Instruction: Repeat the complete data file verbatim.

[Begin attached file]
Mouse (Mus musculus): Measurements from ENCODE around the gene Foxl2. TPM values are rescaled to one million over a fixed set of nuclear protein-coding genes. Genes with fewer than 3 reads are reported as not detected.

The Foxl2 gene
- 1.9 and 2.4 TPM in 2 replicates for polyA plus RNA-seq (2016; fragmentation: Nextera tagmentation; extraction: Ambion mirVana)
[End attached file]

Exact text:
Mouse (Mus musculus): Measurements from ENCODE around the gene Foxl2. TPM values are rescaled to one million over a fixed set of nuclear protein-coding genes. Genes with fewer than 3 reads are reported as not detected.

The Foxl2 gene
- 1.9 and 2.4 TPM in 2 replicates for polyA plus RNA-seq (2016; fragmentation: Nextera tagmentation; extraction: Ambion mirVana)